Critics, however, have accused the Pentagon of dragging its feet. Benjamin Freeman, a national security analyst at the nonpartisan Project on Government Oversight, said the number of generals and admirals on active duty stood at 970 as of Sept. 30.That represented an increase of six active-duty positions from March, when Gates ordered the cuts. (The Pentagon released updated figures this week, showing 966 generals and admirals on active duty as of Oct. 31, the most recent data available.)

“They made a fairly convincing argument that they had the situation under control and that they were moving full speed ahead, so it’s been depressing to see,” Freeman said.

In an interview, Gortney said thefigures are misleading because they include several officers who have since retired or are in the process of taking other slots.

He said the armed services have up to two years to phase out a job targeted for elimination. “You need time to work this,” he added. “You can’t just give people their pink slips.”

Four categories

Gortney said the Pentagon review ordered each branch of the armed services to sort their generals and admirals into four categories: “must have,” “need to have,” “good to have” and “nice to have.”

At least 10 percent had to fall into the “nice to have” category, he said. In the end, many of those were axed. “We mandated that you had to put the low-hanging fruit in there,” Gortney said. “We made them defend every one of their positions.”

Of the 102 positions slated to be cut, nearly half — 47 — are commands from Iraq, Afghanistan or other overseas operations.

The vast majority — 90 slots — have been reserved for one- or two-star generals and admirals.

The only four-star jobs pegged for elimination are the commander of U.S. forces in Iraq, the commander of U.S. and NATO forces in Afghanistan, and the commander of the U.S. Army in Europe.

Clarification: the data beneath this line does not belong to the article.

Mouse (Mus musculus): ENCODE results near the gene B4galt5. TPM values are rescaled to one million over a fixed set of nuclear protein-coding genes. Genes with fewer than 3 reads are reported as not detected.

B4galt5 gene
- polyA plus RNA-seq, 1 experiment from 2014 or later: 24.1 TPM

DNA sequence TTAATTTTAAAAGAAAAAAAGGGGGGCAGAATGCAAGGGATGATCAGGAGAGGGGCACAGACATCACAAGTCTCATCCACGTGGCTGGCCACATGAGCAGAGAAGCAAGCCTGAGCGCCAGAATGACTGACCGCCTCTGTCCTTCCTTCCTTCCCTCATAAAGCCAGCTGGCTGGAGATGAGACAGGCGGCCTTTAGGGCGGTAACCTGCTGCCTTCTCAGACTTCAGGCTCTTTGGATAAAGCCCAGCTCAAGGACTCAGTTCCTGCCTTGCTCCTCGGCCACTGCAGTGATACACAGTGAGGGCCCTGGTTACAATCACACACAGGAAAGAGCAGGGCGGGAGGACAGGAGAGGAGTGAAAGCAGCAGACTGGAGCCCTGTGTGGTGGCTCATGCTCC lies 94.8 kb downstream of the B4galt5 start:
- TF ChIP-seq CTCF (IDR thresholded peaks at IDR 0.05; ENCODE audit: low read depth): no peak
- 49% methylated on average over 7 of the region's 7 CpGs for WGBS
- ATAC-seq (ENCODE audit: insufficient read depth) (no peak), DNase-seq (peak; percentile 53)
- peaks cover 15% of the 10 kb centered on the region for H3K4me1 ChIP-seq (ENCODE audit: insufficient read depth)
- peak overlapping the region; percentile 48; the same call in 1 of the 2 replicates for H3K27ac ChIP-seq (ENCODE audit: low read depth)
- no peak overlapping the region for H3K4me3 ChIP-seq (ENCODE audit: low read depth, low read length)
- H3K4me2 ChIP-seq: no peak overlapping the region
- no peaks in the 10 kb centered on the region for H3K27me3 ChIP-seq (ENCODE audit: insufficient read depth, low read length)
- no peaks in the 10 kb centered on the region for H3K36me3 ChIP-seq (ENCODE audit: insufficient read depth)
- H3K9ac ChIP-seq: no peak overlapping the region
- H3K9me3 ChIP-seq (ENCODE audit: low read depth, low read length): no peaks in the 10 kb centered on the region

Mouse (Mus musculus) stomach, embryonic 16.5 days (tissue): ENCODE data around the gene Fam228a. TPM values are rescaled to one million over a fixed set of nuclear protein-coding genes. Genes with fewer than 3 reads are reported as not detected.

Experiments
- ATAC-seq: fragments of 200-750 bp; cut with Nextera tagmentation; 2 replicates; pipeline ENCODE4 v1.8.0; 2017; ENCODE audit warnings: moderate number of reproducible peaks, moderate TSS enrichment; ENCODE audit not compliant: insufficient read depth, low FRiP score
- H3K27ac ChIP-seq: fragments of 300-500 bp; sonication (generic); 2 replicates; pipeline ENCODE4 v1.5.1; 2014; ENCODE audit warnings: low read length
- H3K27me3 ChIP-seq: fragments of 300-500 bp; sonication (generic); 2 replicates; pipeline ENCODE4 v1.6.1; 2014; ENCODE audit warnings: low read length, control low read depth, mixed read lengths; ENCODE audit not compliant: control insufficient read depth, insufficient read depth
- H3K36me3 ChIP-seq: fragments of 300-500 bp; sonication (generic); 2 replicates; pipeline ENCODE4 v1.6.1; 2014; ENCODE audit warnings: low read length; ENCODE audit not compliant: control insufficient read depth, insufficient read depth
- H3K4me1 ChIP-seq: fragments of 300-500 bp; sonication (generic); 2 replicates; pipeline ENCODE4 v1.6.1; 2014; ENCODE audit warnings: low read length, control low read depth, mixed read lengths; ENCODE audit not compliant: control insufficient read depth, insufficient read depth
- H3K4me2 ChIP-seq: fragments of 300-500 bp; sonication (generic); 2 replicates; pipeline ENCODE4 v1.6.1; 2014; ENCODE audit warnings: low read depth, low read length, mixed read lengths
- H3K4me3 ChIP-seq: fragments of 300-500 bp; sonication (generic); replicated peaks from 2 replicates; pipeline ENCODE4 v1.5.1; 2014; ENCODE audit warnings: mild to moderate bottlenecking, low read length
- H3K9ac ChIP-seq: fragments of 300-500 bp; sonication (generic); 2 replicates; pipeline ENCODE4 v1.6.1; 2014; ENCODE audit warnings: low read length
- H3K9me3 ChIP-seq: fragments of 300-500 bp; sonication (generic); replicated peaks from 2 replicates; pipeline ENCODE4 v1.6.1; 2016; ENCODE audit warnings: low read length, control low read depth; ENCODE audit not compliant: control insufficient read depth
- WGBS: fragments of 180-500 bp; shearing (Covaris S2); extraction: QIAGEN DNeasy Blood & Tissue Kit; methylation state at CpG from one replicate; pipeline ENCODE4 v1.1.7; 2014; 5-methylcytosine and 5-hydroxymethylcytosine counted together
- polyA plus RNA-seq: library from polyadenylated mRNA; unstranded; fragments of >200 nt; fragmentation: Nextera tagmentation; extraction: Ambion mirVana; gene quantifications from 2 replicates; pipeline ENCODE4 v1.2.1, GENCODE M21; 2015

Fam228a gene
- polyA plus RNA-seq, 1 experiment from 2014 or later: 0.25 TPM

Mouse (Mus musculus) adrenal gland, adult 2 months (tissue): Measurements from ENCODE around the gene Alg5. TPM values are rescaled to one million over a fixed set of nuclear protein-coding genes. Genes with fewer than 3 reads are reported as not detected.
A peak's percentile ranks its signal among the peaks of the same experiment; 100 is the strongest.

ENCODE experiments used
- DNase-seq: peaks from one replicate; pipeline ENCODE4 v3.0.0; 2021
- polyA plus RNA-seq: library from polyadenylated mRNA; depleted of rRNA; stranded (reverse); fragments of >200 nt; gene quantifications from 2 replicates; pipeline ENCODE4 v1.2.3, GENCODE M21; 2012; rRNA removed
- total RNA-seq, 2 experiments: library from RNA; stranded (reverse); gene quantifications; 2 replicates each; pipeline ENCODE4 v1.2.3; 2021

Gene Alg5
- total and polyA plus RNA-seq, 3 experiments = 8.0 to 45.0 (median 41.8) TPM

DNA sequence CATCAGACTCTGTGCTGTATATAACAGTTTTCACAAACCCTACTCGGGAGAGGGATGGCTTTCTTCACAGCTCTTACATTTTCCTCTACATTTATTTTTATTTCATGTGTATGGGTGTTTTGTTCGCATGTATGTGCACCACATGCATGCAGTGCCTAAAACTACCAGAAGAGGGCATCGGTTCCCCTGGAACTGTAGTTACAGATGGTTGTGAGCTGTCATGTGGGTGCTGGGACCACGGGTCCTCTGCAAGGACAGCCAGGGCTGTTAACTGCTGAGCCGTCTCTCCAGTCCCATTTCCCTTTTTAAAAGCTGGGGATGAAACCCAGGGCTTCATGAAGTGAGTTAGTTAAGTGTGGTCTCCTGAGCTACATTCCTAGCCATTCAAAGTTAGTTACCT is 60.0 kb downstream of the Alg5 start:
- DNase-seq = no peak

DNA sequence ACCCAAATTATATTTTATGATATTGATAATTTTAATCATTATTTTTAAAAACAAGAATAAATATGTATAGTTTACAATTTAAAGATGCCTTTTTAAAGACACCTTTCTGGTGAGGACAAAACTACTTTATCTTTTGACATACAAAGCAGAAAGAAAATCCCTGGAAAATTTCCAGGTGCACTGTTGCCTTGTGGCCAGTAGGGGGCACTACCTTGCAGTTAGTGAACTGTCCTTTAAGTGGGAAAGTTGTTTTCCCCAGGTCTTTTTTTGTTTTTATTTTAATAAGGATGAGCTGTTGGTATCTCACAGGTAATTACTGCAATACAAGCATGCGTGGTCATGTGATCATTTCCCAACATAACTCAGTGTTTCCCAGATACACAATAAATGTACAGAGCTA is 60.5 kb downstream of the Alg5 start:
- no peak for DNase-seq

Military leaders said they are concerned that drastic cuts in the numbers of admirals and generals could make it more difficult to promote and retain promising officers. Those effects are already being acutely felt further down in the ranks.

In the Army, for example, only 36 percent of this year’s regular class of lieutenant colonels seeking promotion were accepted as colonels, the lowest percentage since 1987, according to Gen. Ray Odierno, the Army chief of staff.

In a Dec. 20 e-mail to officers, Odierno acknowledged that this year’s low promotion rate to colonel “generated significant interest and concern by leaders across the Army.”

Odierno said that the service had an excess of colonels and that this year’s class of promotion-eligible lieutenant colonels was unusually large. In contrast, he noted that five years earlier, at the height of the Iraq war, the same class won promotion from major to lieutenant colonel at a rate of 91 percent.

He said he expected officer promotion rates to return to levels that were common before 2001 — or sink even lower — as the Army prepares to shrink over the next decade.

“Some great officers will not be selected,” he wrote in his e-mail. “This is difficult for those that have served honorably and with distinction during very demanding times for our Army.”